He broadcasts from K-Rock, which, when I spoke to him last fall, was on Madison Avenue in midtown. We met at 11 a.m., soon after he got off the air. We talked in a room a few doors from the studio that was forlornly bare with nothing but a table, desk, telephone and small fridge, and boxes stacked along a wall. The station was getting ready to move. As Stern shook my hand, the phone rang. He looked at it, sighed, answered. He gazed out a window as he spoke. The sun went behind a cloud. The city was a dark shape behind the glass. "Not a good time," he said into the receiver. He spoke quickly, his words clipped. He rolled his eyes. He said goodbye.
He crossed the room and opened the refrigerator. It was full of Snapple. He offered me a pink lemonade. It was delicious. For years, Stern had been a pitchman for Snapple. But when the company was bought, in 1994, by Quaker Oats, which has a strong family image, he was dumped. Snapple sales have since dropped sharply. Don't fuck with Howard Stern!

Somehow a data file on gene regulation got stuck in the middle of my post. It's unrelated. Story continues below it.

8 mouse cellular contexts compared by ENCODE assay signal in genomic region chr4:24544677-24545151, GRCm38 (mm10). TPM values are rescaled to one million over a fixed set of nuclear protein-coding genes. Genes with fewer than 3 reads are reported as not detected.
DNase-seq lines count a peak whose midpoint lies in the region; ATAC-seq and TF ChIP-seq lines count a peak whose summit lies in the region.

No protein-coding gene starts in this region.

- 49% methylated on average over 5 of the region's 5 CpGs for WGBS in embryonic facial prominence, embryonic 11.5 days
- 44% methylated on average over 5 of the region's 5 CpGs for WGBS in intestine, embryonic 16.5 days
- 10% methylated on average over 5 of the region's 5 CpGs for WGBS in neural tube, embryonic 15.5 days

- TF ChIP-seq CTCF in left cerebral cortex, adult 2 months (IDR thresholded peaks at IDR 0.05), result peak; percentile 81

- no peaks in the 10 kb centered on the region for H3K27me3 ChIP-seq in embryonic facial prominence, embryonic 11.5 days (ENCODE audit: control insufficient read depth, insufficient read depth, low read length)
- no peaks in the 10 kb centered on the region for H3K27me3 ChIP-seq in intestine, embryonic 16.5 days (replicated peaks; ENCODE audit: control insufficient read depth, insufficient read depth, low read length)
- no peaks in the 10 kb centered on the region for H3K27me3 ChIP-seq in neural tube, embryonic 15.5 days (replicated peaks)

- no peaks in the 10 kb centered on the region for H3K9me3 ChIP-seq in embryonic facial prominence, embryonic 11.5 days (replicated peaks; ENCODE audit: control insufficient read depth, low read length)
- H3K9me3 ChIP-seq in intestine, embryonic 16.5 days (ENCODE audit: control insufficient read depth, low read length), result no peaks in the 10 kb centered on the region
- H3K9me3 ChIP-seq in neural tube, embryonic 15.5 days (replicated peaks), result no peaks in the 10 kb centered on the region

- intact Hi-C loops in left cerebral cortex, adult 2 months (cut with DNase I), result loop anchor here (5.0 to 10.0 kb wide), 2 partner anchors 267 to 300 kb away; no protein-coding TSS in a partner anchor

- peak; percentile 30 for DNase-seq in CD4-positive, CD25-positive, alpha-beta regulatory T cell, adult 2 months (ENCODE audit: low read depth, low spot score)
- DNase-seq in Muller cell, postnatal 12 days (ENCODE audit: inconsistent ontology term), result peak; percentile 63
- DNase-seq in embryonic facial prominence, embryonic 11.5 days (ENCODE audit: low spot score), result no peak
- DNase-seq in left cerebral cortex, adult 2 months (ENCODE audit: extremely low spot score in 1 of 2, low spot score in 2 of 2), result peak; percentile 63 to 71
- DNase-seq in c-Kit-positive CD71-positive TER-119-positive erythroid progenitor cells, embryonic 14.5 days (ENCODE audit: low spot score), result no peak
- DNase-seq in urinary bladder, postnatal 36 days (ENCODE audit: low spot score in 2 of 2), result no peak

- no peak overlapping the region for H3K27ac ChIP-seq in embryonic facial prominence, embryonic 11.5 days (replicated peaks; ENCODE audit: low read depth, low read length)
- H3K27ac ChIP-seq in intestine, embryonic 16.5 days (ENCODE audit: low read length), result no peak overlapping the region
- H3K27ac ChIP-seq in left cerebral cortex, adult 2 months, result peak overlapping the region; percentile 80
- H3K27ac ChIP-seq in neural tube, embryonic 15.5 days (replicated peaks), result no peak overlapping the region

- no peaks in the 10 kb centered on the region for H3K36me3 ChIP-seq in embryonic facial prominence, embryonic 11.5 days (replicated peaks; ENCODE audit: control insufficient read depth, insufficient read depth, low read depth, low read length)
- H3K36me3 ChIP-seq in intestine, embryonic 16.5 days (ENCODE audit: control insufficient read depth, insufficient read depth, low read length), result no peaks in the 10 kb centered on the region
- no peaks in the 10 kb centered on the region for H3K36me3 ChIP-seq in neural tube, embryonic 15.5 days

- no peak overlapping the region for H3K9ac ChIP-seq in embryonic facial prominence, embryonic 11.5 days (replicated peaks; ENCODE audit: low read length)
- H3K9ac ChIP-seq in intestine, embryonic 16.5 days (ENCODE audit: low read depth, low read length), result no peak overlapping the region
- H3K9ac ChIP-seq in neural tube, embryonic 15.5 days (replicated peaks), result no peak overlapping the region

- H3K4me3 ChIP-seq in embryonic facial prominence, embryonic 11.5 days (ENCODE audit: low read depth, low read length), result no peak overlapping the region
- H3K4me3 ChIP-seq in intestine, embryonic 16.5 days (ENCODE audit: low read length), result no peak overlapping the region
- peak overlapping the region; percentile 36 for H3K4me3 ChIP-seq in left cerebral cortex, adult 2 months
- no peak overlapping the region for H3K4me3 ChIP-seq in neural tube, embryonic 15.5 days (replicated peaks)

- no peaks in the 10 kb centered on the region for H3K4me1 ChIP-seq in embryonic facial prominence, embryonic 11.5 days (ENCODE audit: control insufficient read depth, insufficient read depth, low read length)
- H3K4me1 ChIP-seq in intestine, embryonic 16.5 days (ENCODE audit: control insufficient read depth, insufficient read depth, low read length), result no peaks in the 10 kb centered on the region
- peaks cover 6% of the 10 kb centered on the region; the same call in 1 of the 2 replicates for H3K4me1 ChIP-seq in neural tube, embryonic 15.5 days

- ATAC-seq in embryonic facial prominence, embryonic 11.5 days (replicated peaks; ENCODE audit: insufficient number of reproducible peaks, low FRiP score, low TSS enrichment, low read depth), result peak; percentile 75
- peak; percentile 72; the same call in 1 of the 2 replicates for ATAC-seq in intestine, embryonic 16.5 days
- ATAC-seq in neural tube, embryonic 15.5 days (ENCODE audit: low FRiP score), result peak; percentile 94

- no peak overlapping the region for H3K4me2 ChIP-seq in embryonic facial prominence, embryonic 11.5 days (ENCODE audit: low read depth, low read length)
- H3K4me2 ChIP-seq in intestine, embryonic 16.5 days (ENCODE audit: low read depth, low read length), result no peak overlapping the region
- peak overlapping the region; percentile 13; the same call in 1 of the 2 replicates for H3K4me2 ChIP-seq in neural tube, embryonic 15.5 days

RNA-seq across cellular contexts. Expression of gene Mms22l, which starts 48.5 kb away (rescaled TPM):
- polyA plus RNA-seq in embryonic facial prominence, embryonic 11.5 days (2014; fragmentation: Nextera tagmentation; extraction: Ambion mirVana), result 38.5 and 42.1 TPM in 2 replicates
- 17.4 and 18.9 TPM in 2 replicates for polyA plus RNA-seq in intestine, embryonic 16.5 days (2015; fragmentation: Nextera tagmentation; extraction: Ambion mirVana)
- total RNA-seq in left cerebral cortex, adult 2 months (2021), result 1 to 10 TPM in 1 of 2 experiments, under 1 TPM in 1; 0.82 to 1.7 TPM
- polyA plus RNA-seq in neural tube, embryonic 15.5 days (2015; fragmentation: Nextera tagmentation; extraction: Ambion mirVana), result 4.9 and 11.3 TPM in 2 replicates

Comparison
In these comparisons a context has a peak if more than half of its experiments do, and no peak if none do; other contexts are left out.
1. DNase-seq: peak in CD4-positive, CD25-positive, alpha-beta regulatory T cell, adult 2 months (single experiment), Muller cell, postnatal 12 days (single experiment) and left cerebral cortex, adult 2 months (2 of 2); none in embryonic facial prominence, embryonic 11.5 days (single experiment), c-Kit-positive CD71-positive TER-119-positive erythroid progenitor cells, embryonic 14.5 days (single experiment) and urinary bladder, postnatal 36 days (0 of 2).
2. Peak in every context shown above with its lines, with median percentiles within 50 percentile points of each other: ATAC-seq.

Stern is famously funny-looking — like a cartoon drawn by a 10-year-old. From a distance he's little more than a collection of features: nose, hair, height. He has too much of all three. He is lean, rangy, 6 feet 5 inches, with long arms and long, bony fingers. He let his long legs stretch beneath the big wooden table as we spoke. "Sit down," he said, offering me a chair. "What do you want to know?"
It seems appropriate meeting Stern here, in a kind of scaled-down boardroom. Despite the roadie clothes and cowboy mouth, he has proved himself a master businessman. With a keen sense of self-preservation, he has made right decision after right decision. In the past 20 years, he's moved from the bottom of his profession, making less than a hundred bucks a week, to the top and an estimated yearly income of $12 million, which includes money from his books, movie deal and television contract. How did he do it? By remembering what makes America go round, knowledge that he shared with a French radio exec in a conversation recounted in his first book. "The more money you make at a radio station, the better it is," he said. "Because when you have money, you have power, and when you have power, you have freedom."